Mission District Mural Tour – Something Fun to do in San Francisco

If you’re looking for something fun and outdoors in San Francisco, check out the Mission District’s murals.
Be assured, if you don’t like social commentary, this tour is not for you especially not in this city. But, if you love feeling the vibrancy of a community and its people, no matter your social opinions, this a perfect way to spend a few hours on a sunny afternoon.
IMG_0034After your Mission murals tour, check out these dinner events:
Ramen Making from Scratch (three course meal including the ramen you learn to make) CLICK HERE FOR MORE
Eatwith.com Events (multiple Italian and Thai courses) CLICK HERE FOR MORE
Here is a tour of Clarion Alley  (between 17th Street and 18th Street and Mission Street. and Valencia Street). This is in  the heart of the Mission.   “Throughout its history Clarion Alley Mural Project (CAMP) has used public art as a force for those who are marginalized and a place where culture and dignity speak louder than the rules of private property or a lifestyle that puts profit before compassion, respect, and social justice.
xclarion-alley-map.jpg.pagespeed.ic.6EfccvS5B7“Clarion Alley Mural Project (CAMP) was established in 1992 by a volunteer collective of six residents/ artists – Aaron Noble, Rigo 92, Sebastiana Pasztor, Michael O’Connor, Mary Gail Snyder, and Arcely Soriano – who were inspired by the murals of Balmy Alley that began in the early-70’s as an expression of artists’ outrage over human rights and political abuses in Central America and focused on Central American social struggles.”

Here are other murals locations to check out courtesy of San Francisco Travel.
Balmy Alley
Between 24th St. and 25th St., and Treat St. and Harrison St.
Murals first appeared along Balmy Alley in the mid-1980s as an expression of outrage over human rights and political abuse in central America. Today, themes have expanded to include human rights violations, gentrification and Hurricane Katrina.

The Women’s Building MaestraPeace Mural
3543 18th St., San Francisco
The Women’s Building is internationally recognized for its MaestraPeace Mural, which honors women’s contributions from around the world. Painted in 1994 across two walls, this mural is the result of multi-cultural, multi-generational collaboration between seven women artists.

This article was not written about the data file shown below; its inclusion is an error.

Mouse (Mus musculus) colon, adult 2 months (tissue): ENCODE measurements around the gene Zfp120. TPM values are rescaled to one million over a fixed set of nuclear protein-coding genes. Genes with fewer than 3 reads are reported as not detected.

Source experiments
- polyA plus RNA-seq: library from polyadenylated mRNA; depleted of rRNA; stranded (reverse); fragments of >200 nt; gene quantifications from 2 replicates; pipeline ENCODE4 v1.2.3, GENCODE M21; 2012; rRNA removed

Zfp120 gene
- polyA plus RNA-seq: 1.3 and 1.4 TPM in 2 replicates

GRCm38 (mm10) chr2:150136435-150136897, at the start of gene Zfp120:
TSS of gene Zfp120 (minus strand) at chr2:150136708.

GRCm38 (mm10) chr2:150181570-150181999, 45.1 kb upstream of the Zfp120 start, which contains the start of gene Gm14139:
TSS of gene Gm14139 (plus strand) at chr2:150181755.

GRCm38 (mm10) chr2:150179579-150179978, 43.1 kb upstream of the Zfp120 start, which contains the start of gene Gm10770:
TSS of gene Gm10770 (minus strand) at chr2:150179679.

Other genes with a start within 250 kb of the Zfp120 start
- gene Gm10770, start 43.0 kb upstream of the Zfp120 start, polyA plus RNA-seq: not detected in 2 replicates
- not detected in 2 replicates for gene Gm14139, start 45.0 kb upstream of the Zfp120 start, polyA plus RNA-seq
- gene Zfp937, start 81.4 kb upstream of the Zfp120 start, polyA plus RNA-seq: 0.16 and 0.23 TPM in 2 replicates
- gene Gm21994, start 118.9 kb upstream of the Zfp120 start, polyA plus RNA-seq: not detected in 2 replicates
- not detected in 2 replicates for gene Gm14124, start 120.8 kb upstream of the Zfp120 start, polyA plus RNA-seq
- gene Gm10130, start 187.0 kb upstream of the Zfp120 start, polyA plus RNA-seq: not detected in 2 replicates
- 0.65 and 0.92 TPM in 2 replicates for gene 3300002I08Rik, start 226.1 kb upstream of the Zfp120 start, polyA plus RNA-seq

Carnaval Mural
24th St., and South Van Ness Ave.
Known as “Golden Dreams of the Mission,” the Carnaval Mural located above the House of Breaks on the corner of 24th St., and South Van Ness Ave., recently completed its restoration, giving the 24-foot-high, 75-foot-wide mural a needed face-lift. Originally painted in 1983 by muralist Daniel Galvez with the help of local artists Dan Fontes, Keith Sklar, Jaime Morgan, Eduardo Pineda and Jan Sheild, the painting depicts the energy and spirit from the first Carnaval event in 1979.

Precita Eyes Mural Arts and Visitor Center
2981 24th St., San Francisco
Many people looking to explore the area murals come to the Precita Eyes Mural Arts and Visitor Center, and it’s no wonder why: This community-based non-profit is filled with works by local artists and offers self-guided and guided tours that cover mural history, cultural and historical significance.

This slideshow requires JavaScript.

Leave a Reply

Fill in your details below or click an icon to log in:

WordPress.com Logo

You are commenting using your WordPress.com account. Log Out / Change )

Twitter picture

You are commenting using your Twitter account. Log Out / Change )

Facebook photo

You are commenting using your Facebook account. Log Out / Change )

Google+ photo

You are commenting using your Google+ account. Log Out / Change )

Connecting to %s